King then set about breaking down barriers and opening up the culture. Visiting stores he talks to everyone, gets their views, epitomising the culture that says everyone in the business is important in driving the business forward. “This is a model of good leadership and the effective transmission of values and ethos throughout an entire organisation.” Top-Down communication problems are compounded by a managerial generation and style immersed in MBAs and degrees, but with little comprehension of workforce realities, says Nina Dar. Dar is founder of Cheeky Monkey Business Solutions, a change management consultancy which places people at the heart of the connection of strategic vision, process and benefits delivery.
“These managers have all learnt the tools, roll out the portfolio — the company values, the vision, and so on — and they really believe they are engaging their staff.
There is probably more money spent now on engaging employees on that piece of work than ever before. Yet on a practical basis, employees feel more disenfranchised and disengaged than ever before.” One reason, says Dar, is a managerial generation expert only in management. “You might think that to be an expert in management you would be able to talk. And the problem with most organisations and senior teams is that they do not know how to talk. I like to put it this way; ‘Could you sit in a pub and tell me what your company is all about’? And they can’t do that. So there is this widening gap; they are not talking the same language. Yet if you consider an organisation as a machine, employee engagement is the oil.”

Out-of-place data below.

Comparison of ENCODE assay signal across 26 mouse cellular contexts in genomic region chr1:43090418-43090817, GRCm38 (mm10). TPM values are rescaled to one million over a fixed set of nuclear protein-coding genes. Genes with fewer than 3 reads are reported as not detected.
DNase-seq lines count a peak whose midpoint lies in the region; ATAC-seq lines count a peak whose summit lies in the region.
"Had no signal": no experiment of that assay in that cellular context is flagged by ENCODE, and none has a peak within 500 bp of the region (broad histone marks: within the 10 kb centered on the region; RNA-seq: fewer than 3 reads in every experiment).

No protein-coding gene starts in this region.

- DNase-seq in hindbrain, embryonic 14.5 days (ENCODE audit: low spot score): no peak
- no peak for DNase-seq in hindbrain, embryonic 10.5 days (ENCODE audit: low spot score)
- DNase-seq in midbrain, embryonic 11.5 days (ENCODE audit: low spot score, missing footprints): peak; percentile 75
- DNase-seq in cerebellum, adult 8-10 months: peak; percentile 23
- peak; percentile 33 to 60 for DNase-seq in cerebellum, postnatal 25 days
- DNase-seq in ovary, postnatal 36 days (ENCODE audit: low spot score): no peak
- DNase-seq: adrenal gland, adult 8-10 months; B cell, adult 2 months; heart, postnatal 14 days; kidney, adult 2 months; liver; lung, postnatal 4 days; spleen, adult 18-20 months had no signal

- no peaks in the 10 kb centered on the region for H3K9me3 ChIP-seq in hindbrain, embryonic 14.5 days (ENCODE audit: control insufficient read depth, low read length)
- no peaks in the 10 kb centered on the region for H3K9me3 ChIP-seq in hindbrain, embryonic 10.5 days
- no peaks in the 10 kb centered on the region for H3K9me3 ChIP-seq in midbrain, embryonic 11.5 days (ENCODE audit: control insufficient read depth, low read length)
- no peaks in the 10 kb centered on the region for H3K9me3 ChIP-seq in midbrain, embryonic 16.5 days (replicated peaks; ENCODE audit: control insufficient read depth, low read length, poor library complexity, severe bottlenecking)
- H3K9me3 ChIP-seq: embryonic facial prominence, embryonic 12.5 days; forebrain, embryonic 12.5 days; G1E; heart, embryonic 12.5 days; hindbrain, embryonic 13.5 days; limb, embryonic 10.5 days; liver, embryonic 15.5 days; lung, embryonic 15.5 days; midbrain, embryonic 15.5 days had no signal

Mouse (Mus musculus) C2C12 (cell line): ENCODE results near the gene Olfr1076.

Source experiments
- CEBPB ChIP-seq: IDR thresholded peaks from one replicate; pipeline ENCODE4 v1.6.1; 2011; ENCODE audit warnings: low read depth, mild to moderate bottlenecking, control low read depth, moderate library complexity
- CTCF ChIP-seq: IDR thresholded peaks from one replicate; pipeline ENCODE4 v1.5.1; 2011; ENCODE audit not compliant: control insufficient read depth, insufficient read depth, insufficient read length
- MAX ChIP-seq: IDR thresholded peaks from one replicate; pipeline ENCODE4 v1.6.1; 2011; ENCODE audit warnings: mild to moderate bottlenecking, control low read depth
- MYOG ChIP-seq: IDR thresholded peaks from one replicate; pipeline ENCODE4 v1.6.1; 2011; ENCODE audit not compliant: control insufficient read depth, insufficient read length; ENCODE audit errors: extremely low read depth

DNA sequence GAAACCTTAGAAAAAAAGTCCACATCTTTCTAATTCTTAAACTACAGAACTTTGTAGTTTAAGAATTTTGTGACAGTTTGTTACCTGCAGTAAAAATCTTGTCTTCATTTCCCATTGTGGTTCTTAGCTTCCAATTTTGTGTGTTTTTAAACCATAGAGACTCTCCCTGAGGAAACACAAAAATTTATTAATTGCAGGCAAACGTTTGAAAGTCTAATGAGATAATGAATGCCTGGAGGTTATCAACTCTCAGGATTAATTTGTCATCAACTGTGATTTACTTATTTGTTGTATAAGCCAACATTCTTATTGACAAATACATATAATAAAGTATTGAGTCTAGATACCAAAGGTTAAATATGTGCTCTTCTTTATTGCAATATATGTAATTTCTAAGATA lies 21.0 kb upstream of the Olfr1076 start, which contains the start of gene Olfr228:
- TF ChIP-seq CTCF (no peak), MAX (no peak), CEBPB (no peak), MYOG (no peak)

I operate, you fix
Heinz plant at Wigan is the largest food processing facility in Europe, making baked beans, soup, pasta and other products and producing its own cans. And here they are speaking in the same tongue. “The challenge is not actually driving change, but really sustaining it,” says Jaap Wilbers, vice president, supply chain. “And the only way we can do that is by getting all 1,400 people that work here behind what we’re doing, not a handful of people in the management team. We don’t want everyone else to leave their brains at the entrance when they come in.”
“A key part of this is increasing the sense of ownership among front line operators and getting rid of the ‘I operate, you fix’ mentality. The blame culture only starts to go when you see issues as shared problems or challenges instead of arguing over which department to allocate unplanned downtime to. It’s all about team-based ownership.” “In many ways, some manufacturers are focused on the today, and because of financial and other pressures they find it very hard to think of the longer term,” says Richard Bruce. “Short-termism, one of the great woes of much of British industry and commerce, ‘Rules OK’ in food manufacturing.” Ideally, says Bruce, change is achieved by example, “of getting people to try it in something simple, and then seeing the difference. But in many ways, the arrogance of management is still very apparent; the view that ‘our job is to manage, yours to press the buttons.’ That’s an enormous shame, since those at the coal face often have a much better idea of these issues because they are seeing the problems”.
Effective transmission and communication begins with a well-defined culture, says John Keighley. “Then it’s a process of education, and making the culture and values tangible and part of day to day business.
Employees must be given the opportunity to challenge bottom up, the performance and behaviour of everyone in line with the values. All this is a challenge that should not be under-estimated. But where I’ve seen it done well, it has had a dramatic effect on the performance of the business.”